Michael Ian/Human Rights First
Shehrbano Taseer is on a quest to change Pakistan's unyielding blasphemy laws – and in the process perhaps honor her late father.
It's been a year since Salmaan Taseer, the governor of Punjab Province and a major Pakistani political figure, was assassinated in a brazen attack by one of his own security guards in an open-air market in Islamabad. The attacker later admitted he shot Mr. Taseer because of the governor's opposition to Pakistan's blasphemy laws.
Now his daughter, a journalist and human rights activist, is campaigning to raise awareness about the laws that can impose penalties from fines to death on people who defame Muhammad, the Quran, or other elements of Islam. She also advocates for women and religious minorities.
"When a man like that dies, people get really scared," says Ms. Taseer, 22. "You start to wonder what went to the grave with him – if you can speak out, if you can live a certain way, if you can even think in a certain way."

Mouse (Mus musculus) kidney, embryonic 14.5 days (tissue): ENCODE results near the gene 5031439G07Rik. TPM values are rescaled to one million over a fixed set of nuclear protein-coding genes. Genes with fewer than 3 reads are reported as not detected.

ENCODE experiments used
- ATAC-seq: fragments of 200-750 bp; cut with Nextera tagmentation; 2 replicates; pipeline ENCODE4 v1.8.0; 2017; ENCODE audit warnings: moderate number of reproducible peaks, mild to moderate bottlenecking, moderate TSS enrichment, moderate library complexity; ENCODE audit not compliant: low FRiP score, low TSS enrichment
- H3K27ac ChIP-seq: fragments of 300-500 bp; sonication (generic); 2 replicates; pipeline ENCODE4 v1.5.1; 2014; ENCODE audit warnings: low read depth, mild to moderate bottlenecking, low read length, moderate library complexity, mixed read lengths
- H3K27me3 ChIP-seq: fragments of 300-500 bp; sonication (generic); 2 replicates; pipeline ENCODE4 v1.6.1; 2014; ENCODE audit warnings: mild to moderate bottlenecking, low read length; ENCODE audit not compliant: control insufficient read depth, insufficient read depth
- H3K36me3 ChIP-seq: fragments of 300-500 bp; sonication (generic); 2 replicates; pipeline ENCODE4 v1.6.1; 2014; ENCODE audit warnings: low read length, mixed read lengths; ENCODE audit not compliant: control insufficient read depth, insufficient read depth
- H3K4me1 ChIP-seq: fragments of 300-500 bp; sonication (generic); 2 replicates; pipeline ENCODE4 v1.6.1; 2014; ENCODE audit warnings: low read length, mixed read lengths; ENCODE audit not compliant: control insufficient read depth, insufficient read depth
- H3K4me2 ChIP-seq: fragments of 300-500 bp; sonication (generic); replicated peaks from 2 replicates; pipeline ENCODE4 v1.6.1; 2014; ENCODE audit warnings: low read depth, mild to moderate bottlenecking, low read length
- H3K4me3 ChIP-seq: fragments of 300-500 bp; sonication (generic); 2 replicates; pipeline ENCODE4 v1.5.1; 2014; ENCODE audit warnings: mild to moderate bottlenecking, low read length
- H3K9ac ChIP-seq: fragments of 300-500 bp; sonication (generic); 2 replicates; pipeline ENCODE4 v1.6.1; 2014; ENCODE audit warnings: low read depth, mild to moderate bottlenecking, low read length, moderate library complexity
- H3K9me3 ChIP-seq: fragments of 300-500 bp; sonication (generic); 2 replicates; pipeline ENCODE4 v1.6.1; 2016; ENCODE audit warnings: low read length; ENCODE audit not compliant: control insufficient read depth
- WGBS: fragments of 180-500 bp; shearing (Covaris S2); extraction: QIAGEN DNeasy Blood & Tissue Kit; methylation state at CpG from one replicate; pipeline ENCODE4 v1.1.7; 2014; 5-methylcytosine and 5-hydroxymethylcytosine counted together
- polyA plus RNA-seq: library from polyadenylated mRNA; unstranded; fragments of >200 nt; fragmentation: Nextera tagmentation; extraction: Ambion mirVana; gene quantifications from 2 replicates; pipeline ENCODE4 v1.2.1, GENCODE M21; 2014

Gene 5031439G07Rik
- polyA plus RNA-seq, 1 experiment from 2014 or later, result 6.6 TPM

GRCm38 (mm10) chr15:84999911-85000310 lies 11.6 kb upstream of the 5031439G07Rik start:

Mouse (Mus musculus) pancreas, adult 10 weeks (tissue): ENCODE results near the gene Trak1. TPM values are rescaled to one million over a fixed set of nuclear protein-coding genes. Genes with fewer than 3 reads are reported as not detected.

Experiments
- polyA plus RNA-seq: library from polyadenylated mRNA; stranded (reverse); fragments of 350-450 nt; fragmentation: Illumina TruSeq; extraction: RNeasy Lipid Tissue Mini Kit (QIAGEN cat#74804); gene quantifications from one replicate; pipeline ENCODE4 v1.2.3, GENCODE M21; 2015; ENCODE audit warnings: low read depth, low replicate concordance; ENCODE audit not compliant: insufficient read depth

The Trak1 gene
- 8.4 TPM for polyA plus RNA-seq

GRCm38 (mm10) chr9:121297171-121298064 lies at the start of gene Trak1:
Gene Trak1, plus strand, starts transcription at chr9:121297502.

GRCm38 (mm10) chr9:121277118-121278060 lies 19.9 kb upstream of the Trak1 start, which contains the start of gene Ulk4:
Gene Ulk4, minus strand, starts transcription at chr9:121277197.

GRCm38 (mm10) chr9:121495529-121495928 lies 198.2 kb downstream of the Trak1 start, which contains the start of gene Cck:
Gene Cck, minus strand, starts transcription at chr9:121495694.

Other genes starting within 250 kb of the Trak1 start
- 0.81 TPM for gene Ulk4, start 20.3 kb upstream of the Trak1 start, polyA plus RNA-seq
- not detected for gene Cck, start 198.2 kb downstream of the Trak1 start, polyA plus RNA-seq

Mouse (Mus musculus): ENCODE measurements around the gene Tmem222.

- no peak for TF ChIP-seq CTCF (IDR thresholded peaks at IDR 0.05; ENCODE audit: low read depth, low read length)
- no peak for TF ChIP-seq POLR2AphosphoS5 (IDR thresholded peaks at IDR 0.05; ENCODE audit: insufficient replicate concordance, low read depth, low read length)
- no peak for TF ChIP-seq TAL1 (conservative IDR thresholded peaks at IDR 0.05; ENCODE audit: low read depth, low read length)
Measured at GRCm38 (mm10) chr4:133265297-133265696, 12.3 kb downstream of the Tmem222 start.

The problem, she says, is not necessarily the laws themselves (which she believes should be reformed) but that the conviction rates for violating them are "skyrocketing." "Almost on a weekly basis, people are being tossed into jail for committing blasphemy, and it's almost always for personal vendettas or land issues," says Taseer.
A graduate of Smith College in Massachusetts, Taseer, who works for Newsweek Pakistan, has received numerous death threats herself in the past year. She raises money to help educate the children of parents ensnared in Pakistan's legal system.
"The only way this enemy [intolerance] can be defeated is through education and economic opportunities," she says.
– David Grant, Washington
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